Video Games Psychology books
I’m working on my own book about the psychology of video games, and in the process I’ve come across some others that touch on a lot of the same topics. Let me be honest: once my book is out, I’ll shamelessly promote it as the super best, most awesome thing to read about the topic. (Have you signed up for my book progress newsletter yet?) But in the meantime, I thought I’d highlight three other good reads in descending order of publication date.
Ever wondered how the appearance of the avatar you use while playing games affects you or other players? Or how the biases, assumptions, and world views you bring with you affect what you have your avatar do? The eponymous paradox that Nick Yee explores is how this connection flows both ways. Yee, now a researcher at Ubisoft, spent years doing research on MMO players. This book draws deeply from his well of quotations, surveys, and interviews with gamers in that genre, as well as some of the very cool research he did in the virtual reality labs of Stanford University. The book represents the culmination of Yee’s understanding about how avatars in MMOs and virtual affect and are affected by us. There are chapters on superstitions in games, how real-world habits subtly affect our behavior online, romances born out of MMO guild raids, how our attitudes towards (supposedly) Chinese gold farmers drive race relations in games, and how our avatar’s appearance affects our state of mind. The book is almost exclusively about MMOs, but I found that many of the lessons can easily apply to other genres of games.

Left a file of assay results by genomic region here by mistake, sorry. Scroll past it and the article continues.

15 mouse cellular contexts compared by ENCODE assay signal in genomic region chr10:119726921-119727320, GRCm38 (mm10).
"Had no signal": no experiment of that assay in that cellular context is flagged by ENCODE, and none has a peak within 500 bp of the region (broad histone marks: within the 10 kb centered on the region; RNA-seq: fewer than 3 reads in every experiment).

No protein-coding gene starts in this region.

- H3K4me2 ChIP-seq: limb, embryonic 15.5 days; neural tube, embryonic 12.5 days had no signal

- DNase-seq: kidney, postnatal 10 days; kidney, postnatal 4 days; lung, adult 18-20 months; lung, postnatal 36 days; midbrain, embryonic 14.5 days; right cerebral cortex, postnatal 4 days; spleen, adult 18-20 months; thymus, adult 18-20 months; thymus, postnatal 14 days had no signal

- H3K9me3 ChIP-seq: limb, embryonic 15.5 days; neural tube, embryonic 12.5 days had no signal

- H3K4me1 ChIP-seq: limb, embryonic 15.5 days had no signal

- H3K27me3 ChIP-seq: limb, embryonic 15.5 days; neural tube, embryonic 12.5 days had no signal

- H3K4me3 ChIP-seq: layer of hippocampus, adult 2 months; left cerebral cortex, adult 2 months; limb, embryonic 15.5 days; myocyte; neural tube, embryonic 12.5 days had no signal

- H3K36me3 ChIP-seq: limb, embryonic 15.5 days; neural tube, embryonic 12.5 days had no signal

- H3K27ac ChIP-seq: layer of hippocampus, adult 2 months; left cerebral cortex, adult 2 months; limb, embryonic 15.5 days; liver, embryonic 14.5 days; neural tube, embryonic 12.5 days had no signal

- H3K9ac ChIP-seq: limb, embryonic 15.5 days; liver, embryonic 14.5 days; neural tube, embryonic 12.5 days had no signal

Okay, this one is kind of a cheat since Hooked isn’t necessarily about video games. More generally it presents a model of habit formation and discusses how to use that model to create habit-forming products of all kinds. But the authors do repeatedly discuss how this applies to games, including mobile games and web games, as well as tools that we all use like Twitter, Tumblr, Pinterest, and the like. And it’s not as nefarious as it sounds. Eyal and Hoover do a good job of explaining the basic psychology behind habit formation and how the features of these products and games hook into that cycle of trigger, action, reward, and investment. It’s easy to see how each of these steps applies to at least some video games –especially mobile games that are meant to be played in short, frequent bursts. It’s full of observations that make you say “oh, yeah, that makes sense…” It’s also a short read that can easily be gotten through while on a flight or sitting around the pool. If that matters.